Globalisation, specifically the expansion of global trade over the past 150 years has had a significant impact on the biosphere. Organisms that were once confined to particular ecological niches have been intentionally and unintentionally transported far and wide. Where both macro and micro floral once lived in relative equilibrium in their natural ecosystems, this is no longer the case. Australian Melaleuca have become a pest in the Florida Everglades. Originating in the Americas, plants such as Lantana, Lantana camara, and Madeira Vine, Anredera cordifolia, have become serious invasive weeds, both damage natural environments with the former emerging as a challenging weed infestation in pastures, and farmland throughout the tropics and sub-tropics.
Similar issues have arisen in the riparian and marine environments. Water hyacinth, Eichhornia crassipes, native to the upper Amazon system, has become one of the world’s worst aquatic weeds. Global shipping has also a significant impact on marine ecosystems. Ships take on stabilising ballast water in one port with its particular ecosystem and later discharge that water in another port. There is a risk that organisms transported in the ballast water can colonize new ecosystems affecting the balance and biodiversity of the recipient ecosystem.
The global trade in nursery plants has proven an efficient conduit for the globalisation of certain organisms. “Plant pathogens can equally overwhelm an entire ecosystem. The chestnut blight fungus arrived in New York City in the late 19th century on nursery stock from Asia and in less than fifty years had spread over 225 million acres of the eastern U.S., destroying virtually every chestnut tree.” From Impacts of Introduced Species in the United States, by Daniel Simberloff.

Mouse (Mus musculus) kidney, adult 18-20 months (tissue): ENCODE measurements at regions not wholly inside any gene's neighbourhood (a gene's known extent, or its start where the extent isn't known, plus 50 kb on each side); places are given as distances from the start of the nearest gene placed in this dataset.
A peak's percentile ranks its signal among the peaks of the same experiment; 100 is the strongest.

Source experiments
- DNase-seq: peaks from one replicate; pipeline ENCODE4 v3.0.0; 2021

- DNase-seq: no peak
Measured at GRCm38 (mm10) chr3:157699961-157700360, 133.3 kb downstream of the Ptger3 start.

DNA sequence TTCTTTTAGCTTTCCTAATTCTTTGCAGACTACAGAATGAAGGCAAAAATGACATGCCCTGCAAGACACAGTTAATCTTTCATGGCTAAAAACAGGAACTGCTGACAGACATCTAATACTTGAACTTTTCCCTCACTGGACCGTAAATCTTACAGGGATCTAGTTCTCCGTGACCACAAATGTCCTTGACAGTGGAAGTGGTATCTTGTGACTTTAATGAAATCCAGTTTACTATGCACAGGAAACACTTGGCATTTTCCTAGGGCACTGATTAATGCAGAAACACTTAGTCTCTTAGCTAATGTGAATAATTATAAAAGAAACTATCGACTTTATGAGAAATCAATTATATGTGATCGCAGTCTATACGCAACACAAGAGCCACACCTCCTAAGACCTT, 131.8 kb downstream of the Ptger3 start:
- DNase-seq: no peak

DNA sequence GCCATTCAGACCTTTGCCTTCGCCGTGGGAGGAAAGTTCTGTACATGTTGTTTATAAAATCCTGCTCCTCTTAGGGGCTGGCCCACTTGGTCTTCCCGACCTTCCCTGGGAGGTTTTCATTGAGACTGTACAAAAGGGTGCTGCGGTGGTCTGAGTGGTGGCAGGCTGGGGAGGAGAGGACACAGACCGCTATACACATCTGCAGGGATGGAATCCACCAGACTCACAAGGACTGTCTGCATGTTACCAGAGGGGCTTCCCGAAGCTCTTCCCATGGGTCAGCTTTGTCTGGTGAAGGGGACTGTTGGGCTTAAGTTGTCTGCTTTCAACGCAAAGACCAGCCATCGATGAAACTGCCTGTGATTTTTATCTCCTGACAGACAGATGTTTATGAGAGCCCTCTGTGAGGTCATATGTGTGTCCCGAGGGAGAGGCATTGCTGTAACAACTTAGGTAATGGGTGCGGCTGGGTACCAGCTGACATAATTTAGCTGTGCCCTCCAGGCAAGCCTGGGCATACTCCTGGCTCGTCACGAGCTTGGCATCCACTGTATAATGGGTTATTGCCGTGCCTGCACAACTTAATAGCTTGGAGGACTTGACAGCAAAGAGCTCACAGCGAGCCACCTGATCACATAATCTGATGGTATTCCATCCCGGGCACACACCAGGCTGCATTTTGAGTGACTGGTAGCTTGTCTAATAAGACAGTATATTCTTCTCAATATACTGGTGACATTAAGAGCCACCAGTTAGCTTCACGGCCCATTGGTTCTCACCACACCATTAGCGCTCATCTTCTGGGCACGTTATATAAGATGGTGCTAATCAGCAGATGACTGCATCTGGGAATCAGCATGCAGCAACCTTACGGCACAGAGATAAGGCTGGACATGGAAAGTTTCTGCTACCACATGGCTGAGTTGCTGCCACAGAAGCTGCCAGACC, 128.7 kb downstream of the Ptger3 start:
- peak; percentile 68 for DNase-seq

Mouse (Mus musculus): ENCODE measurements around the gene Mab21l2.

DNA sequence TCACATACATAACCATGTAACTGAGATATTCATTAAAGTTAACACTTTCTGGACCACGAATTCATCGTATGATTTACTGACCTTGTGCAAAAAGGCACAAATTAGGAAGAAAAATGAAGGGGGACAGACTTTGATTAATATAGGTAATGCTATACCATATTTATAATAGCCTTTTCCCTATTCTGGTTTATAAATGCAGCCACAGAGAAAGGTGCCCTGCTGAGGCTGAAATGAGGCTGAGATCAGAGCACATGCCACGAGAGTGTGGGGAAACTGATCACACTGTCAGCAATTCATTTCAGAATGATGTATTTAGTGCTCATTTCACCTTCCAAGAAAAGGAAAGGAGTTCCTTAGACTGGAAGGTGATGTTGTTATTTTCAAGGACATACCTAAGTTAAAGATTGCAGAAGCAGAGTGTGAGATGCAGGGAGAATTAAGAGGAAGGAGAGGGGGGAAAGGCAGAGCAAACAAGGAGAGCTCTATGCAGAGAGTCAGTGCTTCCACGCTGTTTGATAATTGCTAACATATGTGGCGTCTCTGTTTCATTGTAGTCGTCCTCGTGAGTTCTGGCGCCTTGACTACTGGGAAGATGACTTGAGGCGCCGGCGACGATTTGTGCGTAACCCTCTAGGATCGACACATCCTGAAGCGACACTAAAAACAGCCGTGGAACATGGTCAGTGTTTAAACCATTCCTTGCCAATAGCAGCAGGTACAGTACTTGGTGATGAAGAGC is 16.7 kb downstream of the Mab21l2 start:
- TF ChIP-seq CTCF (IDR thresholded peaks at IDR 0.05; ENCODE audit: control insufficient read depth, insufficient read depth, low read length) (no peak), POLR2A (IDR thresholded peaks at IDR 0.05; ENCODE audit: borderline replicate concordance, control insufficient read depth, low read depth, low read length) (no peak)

More recently a pathogen known as Phytophthora ramorum has been introduced to west coast Oak forests. The pathogen was also discovered in European nurseries in the mid 1990s, now it has spread to Oak forest land in the U.K. and the Netherlands. I’ll wrtite a lot moere about this. It was something I was observing on my recent trip to Scotland. In the meantime this video clip offers a good coverage on the problem in the USA.
I’m preparing an article on the impacts of the global rhododendron trade on Scottish Oak forests. In the United Kingdom the impact of P. ramorum has been compounded by the recently discovered P. kernoviae which also attacks Oak trees and is also hosted by rhododendron, mainly rhododendron ponticum. Any comments, photos to supplement my collection, insights, anecdotes or links or observations are most welcome as I’m sure they could be of great help on this topic. I’ve already bookmarked quite a lot of material as maximos_russell on Delicious.